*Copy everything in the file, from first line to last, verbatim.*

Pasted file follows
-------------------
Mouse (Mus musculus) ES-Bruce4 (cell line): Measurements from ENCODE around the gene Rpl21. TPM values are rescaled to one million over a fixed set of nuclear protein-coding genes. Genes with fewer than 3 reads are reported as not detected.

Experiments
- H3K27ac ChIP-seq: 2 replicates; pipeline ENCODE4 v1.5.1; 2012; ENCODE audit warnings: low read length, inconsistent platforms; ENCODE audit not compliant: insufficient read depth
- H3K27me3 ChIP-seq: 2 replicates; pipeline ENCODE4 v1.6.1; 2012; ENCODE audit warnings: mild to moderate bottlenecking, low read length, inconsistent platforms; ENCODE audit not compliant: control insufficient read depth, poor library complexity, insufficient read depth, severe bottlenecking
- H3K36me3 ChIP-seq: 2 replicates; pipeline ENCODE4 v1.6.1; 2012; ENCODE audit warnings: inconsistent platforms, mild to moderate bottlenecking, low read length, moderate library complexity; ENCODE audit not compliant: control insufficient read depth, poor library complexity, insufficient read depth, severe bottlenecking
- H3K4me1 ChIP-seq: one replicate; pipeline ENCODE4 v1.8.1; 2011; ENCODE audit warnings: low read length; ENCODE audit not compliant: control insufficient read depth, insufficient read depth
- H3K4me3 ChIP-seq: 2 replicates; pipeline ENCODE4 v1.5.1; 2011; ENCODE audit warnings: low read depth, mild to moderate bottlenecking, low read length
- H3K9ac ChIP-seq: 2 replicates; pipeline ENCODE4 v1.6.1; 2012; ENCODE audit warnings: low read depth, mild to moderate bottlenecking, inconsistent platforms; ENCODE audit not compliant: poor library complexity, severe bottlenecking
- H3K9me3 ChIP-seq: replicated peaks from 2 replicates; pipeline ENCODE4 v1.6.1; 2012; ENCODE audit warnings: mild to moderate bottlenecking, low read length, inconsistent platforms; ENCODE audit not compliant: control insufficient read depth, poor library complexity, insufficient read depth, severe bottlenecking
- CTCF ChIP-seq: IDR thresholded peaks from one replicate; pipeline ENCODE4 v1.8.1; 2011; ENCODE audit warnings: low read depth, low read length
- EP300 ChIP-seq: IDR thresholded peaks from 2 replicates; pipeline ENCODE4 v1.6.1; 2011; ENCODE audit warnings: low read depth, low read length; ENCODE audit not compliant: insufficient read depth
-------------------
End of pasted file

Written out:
Mouse (Mus musculus) ES-Bruce4 (cell line): Measurements from ENCODE around the gene Rpl21. TPM values are rescaled to one million over a fixed set of nuclear protein-coding genes. Genes with fewer than 3 reads are reported as not detected.

Experiments
- H3K27ac ChIP-seq: 2 replicates; pipeline ENCODE4 v1.5.1; 2012; ENCODE audit warnings: low read length, inconsistent platforms; ENCODE audit not compliant: insufficient read depth
- H3K27me3 ChIP-seq: 2 replicates; pipeline ENCODE4 v1.6.1; 2012; ENCODE audit warnings: mild to moderate bottlenecking, low read length, inconsistent platforms; ENCODE audit not compliant: control insufficient read depth, poor library complexity, insufficient read depth, severe bottlenecking
- H3K36me3 ChIP-seq: 2 replicates; pipeline ENCODE4 v1.6.1; 2012; ENCODE audit warnings: inconsistent platforms, mild to moderate bottlenecking, low read length, moderate library complexity; ENCODE audit not compliant: control insufficient read depth, poor library complexity, insufficient read depth, severe bottlenecking
- H3K4me1 ChIP-seq: one replicate; pipeline ENCODE4 v1.8.1; 2011; ENCODE audit warnings: low read length; ENCODE audit not compliant: control insufficient read depth, insufficient read depth
- H3K4me3 ChIP-seq: 2 replicates; pipeline ENCODE4 v1.5.1; 2011; ENCODE audit warnings: low read depth, mild to moderate bottlenecking, low read length
- H3K9ac ChIP-seq: 2 replicates; pipeline ENCODE4 v1.6.1; 2012; ENCODE audit warnings: low read depth, mild to moderate bottlenecking, inconsistent platforms; ENCODE audit not compliant: poor library complexity, severe bottlenecking
- H3K9me3 ChIP-seq: replicated peaks from 2 replicates; pipeline ENCODE4 v1.6.1; 2012; ENCODE audit warnings: mild to moderate bottlenecking, low read length, inconsistent platforms; ENCODE audit not compliant: control insufficient read depth, poor library complexity, insufficient read depth, severe bottlenecking
- CTCF ChIP-seq: IDR thresholded peaks from one replicate; pipeline ENCODE4 v1.8.1; 2011; ENCODE audit warnings: low read depth, low read length
- EP300 ChIP-seq: IDR thresholded peaks from 2 replicates; pipeline ENCODE4 v1.6.1; 2011; ENCODE audit warnings: low read depth, low read length; ENCODE audit not compliant: insufficient read depth